The other dimension that the new owners seem acutely aware of (And arguably over sensitive to) is the tendency of Leeds fans to see their glass as not so much half full as smashed in their face. Despite a string of actions which amount to nothing other than the wholesale dismantling of Bates oligarchic apparatus – the culling of his terrible radio station and the reintroduction of Radio Leeds, the swift removal of him, chief scout/spy Gwyn Williams and the old board – there are still plenty of people willing to see them through the jaded filters of the last decade.
For me this is to an extent a natural defence mechanism. A few years ago I used to go to away games with a group who call themselves the Maverick Whites, a hard drinking, fanatical in the old school sense gang that have seen it all from the San Siro to Histon. One of them turned up to a game wearing a t-shirt emblazoned with the slogan “No club has a divine right to play at the top level. But we bl**dy well have”. It's a conceit that maybe irrational, and one that makes us unpopular all over the country, but it's right: there are you wager numerous Premier League chairman who'd sleep better at night knowing that Leeds had for instance replaced the away fan tile grist of Fulham. This sense of entitlement fuels recriminations and expectations in equal measure. Welcome to following LUFC.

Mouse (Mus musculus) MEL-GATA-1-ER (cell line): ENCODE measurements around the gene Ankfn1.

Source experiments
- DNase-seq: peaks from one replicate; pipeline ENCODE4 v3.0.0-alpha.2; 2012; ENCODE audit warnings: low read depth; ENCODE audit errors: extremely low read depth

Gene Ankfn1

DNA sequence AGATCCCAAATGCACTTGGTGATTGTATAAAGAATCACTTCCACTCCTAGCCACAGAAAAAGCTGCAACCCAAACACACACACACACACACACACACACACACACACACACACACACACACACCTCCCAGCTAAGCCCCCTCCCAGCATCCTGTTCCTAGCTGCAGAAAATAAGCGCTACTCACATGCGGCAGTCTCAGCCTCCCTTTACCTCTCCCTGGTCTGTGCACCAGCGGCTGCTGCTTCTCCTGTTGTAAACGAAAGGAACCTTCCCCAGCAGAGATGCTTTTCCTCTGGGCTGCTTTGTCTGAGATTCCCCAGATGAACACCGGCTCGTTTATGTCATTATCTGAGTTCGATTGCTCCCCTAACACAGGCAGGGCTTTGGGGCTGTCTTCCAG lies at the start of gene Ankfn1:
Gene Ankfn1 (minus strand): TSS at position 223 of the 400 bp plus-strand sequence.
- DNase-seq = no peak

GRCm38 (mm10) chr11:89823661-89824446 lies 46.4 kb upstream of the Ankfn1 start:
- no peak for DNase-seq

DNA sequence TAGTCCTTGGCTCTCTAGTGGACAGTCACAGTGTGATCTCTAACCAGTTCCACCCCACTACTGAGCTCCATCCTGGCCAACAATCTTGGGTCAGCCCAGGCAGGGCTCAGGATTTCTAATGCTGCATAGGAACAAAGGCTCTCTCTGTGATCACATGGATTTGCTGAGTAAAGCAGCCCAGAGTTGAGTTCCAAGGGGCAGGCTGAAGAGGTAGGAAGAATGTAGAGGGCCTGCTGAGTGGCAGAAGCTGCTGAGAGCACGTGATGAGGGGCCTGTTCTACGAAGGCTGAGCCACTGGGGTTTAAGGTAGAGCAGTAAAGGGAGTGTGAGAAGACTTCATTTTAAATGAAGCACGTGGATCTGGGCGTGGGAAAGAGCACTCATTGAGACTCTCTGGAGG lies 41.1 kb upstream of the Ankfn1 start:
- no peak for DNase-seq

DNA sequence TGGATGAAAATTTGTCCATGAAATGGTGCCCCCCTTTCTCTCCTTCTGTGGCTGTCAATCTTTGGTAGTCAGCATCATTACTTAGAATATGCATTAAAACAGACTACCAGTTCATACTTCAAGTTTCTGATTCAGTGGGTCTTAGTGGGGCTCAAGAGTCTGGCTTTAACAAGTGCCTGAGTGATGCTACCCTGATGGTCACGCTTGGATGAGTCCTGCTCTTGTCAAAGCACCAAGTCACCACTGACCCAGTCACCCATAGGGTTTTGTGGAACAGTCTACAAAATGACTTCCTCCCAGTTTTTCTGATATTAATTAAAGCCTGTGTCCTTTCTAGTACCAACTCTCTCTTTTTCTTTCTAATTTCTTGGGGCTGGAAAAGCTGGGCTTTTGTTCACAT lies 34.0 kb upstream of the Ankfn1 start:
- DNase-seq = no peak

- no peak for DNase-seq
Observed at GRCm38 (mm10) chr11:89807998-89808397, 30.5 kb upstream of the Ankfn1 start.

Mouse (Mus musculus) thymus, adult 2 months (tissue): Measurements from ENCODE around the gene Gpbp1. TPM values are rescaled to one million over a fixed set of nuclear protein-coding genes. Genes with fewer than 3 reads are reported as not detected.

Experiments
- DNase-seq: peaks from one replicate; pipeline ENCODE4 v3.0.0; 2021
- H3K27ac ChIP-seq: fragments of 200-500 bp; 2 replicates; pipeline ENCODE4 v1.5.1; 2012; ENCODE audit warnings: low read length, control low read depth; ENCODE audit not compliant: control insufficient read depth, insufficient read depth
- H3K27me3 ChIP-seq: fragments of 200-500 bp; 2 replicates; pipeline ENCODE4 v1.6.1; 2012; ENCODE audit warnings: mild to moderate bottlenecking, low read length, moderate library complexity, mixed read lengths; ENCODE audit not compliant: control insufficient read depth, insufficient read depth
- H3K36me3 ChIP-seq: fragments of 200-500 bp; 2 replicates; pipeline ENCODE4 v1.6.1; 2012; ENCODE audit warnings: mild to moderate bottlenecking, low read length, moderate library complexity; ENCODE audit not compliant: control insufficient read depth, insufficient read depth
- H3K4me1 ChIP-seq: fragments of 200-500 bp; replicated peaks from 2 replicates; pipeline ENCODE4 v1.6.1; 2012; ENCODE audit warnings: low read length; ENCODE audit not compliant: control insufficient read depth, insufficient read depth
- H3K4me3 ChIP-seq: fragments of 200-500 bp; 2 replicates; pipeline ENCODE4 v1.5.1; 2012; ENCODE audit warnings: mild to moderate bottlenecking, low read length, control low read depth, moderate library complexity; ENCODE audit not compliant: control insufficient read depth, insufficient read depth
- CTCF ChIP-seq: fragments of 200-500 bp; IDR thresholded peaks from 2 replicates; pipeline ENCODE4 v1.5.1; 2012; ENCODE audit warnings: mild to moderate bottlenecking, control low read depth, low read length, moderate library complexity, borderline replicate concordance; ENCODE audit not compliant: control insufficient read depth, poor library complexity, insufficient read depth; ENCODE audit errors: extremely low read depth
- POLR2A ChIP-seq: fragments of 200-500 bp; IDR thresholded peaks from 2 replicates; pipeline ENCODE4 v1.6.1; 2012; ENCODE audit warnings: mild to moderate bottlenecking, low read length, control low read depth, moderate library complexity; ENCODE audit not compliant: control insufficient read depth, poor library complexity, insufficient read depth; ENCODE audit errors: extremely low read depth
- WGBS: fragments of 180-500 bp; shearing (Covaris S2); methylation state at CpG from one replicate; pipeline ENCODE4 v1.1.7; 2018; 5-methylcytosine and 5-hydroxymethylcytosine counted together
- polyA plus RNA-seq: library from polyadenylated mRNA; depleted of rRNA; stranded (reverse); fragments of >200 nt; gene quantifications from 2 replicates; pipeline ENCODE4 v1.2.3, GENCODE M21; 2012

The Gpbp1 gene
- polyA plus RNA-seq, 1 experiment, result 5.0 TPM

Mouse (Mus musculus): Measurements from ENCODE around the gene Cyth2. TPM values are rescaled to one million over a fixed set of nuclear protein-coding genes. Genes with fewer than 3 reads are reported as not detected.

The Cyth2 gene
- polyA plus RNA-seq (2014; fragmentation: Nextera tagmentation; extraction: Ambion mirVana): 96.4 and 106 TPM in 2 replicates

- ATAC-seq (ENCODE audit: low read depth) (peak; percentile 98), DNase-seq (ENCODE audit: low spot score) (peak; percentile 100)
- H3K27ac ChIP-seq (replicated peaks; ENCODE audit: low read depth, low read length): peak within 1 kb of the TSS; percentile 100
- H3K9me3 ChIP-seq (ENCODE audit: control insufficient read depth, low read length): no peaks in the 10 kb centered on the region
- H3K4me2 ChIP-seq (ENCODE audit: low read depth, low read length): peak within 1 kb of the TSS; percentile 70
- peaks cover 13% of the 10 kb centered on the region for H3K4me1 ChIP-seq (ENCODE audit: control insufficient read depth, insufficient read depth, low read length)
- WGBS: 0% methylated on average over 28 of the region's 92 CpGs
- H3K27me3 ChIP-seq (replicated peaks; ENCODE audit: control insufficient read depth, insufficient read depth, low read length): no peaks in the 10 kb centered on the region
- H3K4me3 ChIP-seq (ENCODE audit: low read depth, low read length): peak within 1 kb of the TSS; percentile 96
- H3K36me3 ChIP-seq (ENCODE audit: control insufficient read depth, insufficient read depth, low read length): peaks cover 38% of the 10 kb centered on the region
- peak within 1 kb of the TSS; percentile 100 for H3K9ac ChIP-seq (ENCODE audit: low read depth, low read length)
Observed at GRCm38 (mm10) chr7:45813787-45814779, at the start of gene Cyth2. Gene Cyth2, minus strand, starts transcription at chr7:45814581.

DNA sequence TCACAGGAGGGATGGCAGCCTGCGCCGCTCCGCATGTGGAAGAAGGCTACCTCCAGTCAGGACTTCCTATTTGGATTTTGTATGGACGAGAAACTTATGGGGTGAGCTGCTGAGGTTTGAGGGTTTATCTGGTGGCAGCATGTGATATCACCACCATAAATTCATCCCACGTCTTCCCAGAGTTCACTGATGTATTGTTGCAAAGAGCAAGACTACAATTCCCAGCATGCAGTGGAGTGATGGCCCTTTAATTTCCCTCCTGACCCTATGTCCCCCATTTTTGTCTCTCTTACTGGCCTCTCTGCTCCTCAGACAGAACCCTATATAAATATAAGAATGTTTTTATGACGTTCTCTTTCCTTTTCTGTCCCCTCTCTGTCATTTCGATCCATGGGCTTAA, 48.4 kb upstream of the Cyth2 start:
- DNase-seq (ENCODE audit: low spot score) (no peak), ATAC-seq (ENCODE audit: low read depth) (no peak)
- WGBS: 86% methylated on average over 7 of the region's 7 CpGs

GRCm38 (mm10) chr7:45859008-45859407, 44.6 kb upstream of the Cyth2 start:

Whilst the new management team has their faults, the foundations for success which Bates crowed about were it will come as no surprise nothing more than self aggrandising bluster. Only this week it emerged that the club has little or no scouting network, whilst the re-introduction of the Pro Zone performance management system widely utilised by others was only implemented in time for the embarrassing defeat to plucky Huddersfield Town. For those under any illusions, all the evidence frustratingly points to the fact that this is not going to be the quick job many impatient fans yearn for, seeing millions spent on players and then a gamble to the line for promotion as some anticipated.
Bur it's almost a year ago since GFHC took possession of the keys to Elland Road. Despite what they've managed to achieve in that period, they still find themselves being considered through the prism of the past regimes' sins. It's time that the slate was wiped clean. They may fail. They may succeed. Even they must wander though why so many people seem so happy to live in a past which is punctuated by lies, broken promises and disappointment. Inevitably with such a poisonous legacy to erase they face much greater scrutiny, but any analysis needs to be fair, balanced and in context. Knowing our luck David Haigh is an alien from the planet or Retaxalon 6, here to drain Leeds of all it's emotion as his his homeworld is fuelled by misery. Perhaps he's in cahoots with Joey Essex to turn the East Stand into a hairdressers/lap dancing bar. I'm afraid though we're just going to have to wait and see.